2. Plants need sunshine and water to grow, but interest doesn’t need any favourable conditions to grow, it only needs debt. [Simple sentence (underlined) joined to a compound sentence by a comma, resulting in comma splice]

Plants need sunshine and water to grow, but interest doesn’t need any favourable conditions to grow. It only needs debt. [Correct]

3. Chasing wealth is a never-ending game it rarely stops at a particular level, and the chasers don’t have enough time and peace of mind to enjoy what they’ve accumulated. [A compound-complex sentence joined to a simple sentence (underlined) by nothing, resulting in a fused sentence]

Chasing wealth is a never-ending game. It rarely stops at a particular level, and the chasers don’t have enough time and peace of mind to enjoy what they’ve accumulated. [Correct]

That’s why earlier in the post (1.2), it was recommended to learn not just the four types of simple sentences but also compound, complex, and compound-complex sentences.

When to use comma splice? [4 scenarios]

Although both fragments and comma splices are scoffed at by grammar police, fragments enjoy more acceptability than comma splices, but comma splices aren’t always bad (fused sentences always are).

Irene Teoh Brosnahan, in her article A Few Good Words for the Comma Splice which was published in 1976 but is still relevant, proposed following conditions under which comma splice can be effective:

  1. Sentences are short and usually parallel in structure.
  2. Relationship between the sentences is paraphrase, repetition, amplification, opposition, addition, or summary.
  3. The text is being used in general or informal English.
  4. Sentences are meant to create rapid movement and/or emphasis.

Something similar is echoed by William Strunk Jr. in The Elements of Style Workbook, “A comma is preferable [over semicolon] when the clauses are very short and alike in form, or when the tone of the sentence is easy and conversational.”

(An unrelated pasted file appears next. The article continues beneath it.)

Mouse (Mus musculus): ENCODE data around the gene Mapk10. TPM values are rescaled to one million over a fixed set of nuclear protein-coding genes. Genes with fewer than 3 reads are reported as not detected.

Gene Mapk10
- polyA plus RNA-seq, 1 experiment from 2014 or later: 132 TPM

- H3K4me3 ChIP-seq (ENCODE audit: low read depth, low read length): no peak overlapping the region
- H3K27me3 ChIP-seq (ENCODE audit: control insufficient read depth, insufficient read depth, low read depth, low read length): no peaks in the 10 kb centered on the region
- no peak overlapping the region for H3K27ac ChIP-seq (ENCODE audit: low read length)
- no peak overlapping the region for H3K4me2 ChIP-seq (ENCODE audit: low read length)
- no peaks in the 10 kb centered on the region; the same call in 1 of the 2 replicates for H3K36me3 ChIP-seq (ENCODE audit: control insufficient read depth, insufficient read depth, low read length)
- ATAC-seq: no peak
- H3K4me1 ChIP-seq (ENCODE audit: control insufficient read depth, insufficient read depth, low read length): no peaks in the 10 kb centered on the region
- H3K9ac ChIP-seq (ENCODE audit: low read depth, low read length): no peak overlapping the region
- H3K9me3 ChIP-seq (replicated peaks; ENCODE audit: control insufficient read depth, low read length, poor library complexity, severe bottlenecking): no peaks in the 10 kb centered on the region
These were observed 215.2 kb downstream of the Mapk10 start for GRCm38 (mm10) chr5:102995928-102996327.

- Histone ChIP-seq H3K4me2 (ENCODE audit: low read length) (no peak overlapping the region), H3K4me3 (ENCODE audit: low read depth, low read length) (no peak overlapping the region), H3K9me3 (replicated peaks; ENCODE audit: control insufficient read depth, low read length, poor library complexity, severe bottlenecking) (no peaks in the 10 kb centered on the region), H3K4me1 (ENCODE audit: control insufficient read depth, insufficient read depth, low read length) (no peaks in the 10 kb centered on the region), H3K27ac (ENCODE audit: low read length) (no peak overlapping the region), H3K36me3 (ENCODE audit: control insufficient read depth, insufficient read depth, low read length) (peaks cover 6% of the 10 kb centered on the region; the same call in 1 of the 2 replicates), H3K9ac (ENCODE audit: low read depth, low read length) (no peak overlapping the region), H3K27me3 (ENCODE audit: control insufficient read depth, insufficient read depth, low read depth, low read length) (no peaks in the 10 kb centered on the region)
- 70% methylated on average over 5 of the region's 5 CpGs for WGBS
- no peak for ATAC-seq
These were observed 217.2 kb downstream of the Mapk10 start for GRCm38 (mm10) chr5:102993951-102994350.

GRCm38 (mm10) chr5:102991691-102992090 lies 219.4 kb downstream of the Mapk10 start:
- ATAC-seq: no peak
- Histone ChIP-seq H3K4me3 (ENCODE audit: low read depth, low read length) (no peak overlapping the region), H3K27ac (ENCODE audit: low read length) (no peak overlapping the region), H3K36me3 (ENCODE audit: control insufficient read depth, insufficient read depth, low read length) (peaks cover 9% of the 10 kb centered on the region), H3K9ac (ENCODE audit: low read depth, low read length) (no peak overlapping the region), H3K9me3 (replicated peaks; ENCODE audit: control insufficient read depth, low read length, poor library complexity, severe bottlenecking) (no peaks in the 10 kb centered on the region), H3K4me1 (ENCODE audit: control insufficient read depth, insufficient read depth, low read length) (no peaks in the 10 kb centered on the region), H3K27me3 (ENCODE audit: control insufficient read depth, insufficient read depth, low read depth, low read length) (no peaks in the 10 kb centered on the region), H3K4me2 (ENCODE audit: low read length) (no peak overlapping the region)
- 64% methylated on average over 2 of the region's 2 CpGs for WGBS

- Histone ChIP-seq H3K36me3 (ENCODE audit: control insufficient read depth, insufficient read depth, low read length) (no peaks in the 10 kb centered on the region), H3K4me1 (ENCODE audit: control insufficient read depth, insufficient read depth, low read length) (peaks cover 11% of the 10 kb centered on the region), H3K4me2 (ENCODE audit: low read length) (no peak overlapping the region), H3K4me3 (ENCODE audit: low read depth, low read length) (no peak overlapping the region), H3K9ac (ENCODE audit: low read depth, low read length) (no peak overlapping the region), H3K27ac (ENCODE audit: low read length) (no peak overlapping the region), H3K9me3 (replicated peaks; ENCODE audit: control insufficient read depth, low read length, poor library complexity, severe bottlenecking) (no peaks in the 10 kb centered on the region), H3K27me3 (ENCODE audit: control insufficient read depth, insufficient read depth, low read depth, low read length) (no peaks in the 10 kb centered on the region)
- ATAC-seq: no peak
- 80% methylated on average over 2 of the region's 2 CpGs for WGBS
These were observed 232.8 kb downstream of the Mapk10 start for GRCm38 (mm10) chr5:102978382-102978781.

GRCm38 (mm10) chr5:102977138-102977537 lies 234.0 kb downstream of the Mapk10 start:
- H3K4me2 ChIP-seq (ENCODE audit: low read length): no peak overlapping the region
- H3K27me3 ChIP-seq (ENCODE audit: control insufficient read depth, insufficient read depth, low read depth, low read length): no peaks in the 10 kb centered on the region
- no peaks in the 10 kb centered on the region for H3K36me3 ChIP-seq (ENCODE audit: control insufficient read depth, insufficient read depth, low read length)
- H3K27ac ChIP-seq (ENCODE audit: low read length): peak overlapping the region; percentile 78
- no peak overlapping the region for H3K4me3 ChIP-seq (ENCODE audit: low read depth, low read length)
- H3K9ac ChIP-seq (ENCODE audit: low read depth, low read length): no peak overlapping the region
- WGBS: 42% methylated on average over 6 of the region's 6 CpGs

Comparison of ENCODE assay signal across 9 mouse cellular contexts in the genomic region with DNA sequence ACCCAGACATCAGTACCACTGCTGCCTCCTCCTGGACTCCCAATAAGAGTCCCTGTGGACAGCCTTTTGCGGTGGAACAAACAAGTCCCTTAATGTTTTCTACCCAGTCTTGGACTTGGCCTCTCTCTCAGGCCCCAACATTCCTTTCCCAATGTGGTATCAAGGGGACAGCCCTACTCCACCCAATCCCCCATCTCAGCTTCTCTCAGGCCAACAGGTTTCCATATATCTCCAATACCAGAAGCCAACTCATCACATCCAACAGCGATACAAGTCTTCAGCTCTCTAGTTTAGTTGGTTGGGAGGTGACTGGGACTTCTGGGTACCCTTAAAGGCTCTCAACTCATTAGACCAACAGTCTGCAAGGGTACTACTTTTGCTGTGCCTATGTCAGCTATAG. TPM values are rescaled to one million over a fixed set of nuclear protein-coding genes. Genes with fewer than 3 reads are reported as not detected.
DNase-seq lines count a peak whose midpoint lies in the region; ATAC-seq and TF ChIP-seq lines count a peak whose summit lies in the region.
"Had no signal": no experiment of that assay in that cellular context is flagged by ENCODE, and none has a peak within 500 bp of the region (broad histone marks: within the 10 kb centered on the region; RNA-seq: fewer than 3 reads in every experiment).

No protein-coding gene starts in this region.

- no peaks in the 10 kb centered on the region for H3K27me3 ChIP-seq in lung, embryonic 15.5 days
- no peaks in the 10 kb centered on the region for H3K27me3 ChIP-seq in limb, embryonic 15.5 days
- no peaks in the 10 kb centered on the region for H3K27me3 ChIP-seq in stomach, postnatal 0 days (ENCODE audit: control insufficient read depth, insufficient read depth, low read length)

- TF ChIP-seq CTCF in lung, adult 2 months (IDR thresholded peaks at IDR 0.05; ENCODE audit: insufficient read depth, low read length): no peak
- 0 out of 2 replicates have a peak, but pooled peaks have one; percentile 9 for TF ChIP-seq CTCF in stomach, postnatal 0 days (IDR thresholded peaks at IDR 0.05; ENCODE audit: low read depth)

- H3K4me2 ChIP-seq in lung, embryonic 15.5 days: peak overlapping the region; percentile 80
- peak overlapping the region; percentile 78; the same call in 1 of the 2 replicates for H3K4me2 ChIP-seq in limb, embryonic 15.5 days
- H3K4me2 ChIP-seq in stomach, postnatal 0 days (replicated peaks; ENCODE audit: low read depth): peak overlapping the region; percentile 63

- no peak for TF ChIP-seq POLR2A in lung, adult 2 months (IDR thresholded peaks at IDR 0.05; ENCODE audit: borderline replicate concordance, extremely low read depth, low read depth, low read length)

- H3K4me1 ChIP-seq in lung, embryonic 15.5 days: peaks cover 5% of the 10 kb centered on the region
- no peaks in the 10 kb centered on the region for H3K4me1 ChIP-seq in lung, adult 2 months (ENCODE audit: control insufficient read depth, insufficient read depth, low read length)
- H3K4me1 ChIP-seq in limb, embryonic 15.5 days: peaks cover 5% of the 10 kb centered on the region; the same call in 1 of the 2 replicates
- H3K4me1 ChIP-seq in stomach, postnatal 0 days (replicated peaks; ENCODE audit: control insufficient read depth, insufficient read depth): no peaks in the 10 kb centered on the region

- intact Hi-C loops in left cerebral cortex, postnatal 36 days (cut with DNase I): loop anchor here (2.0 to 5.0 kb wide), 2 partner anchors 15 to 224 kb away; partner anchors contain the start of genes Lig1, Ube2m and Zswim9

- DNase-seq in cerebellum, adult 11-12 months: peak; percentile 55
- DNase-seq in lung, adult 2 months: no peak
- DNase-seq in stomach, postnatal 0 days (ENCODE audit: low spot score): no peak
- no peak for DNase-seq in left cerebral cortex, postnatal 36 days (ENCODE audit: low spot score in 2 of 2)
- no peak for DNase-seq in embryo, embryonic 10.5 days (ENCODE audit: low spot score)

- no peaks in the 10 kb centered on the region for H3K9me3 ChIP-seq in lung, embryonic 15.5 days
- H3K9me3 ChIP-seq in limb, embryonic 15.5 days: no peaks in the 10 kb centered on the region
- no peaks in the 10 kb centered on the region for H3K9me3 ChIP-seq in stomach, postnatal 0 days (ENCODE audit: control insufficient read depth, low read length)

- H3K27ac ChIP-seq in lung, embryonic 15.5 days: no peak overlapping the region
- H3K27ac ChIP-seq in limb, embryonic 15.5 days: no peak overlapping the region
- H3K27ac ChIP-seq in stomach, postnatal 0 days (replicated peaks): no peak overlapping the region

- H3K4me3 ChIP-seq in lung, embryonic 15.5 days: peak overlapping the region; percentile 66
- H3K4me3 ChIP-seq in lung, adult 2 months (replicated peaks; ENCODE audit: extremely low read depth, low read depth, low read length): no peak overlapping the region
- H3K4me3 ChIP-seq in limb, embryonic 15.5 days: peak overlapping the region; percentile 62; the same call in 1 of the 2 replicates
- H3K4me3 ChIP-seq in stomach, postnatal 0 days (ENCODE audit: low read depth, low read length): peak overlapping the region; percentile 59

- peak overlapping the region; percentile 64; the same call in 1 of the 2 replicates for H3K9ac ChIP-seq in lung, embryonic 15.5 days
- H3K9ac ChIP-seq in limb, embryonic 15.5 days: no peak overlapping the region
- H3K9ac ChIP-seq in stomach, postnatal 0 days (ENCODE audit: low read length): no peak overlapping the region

Assuming we’re not writing formally (point #3), here are few valid usages of comma splice, categorized as per relationships mentioned in #2, that fulfil above conditions.

Opposition

A book can be fun to read, a book can be boring as well.

Our product was good before, it’s great now.

Premium service is $99 per month, basic is free.

My fellow Americans, ask not what your country can do for you, ask what you can do for your country. John F. Kennedy

Addition

Flowers waved, bees buzzed, cows grazed.

Medicine didn’t work, therapy didn’t work, exercise did.

With high fever and weakness, I can’t eat, I can’t sleep. [After the introductory phrase, the main clause is parallel to the next sentence.]

Repetition

The days was bad, the day was unbelievably bad.

Summary

The tax raise doesn’t make economic sense, it doesn’t make political sense, it doesn’t make any sense. [The third sentence summarizes the first two.]

Comma splice in such cases not just pass but sail, at least rhetorically. There are reasons why professional writers use them. However, know your audience before using comma splice in your writing, lest it be taken as an error.

You may also avoid comma splice even if all conditions are met to avoid making the sentence messy. This sentence, for example, will be confusing with too many commas if semicolon is replaced by comma.

In times of prosperity, you’ll be surrounded by friends; in times of adversity, you’ll have to search for them.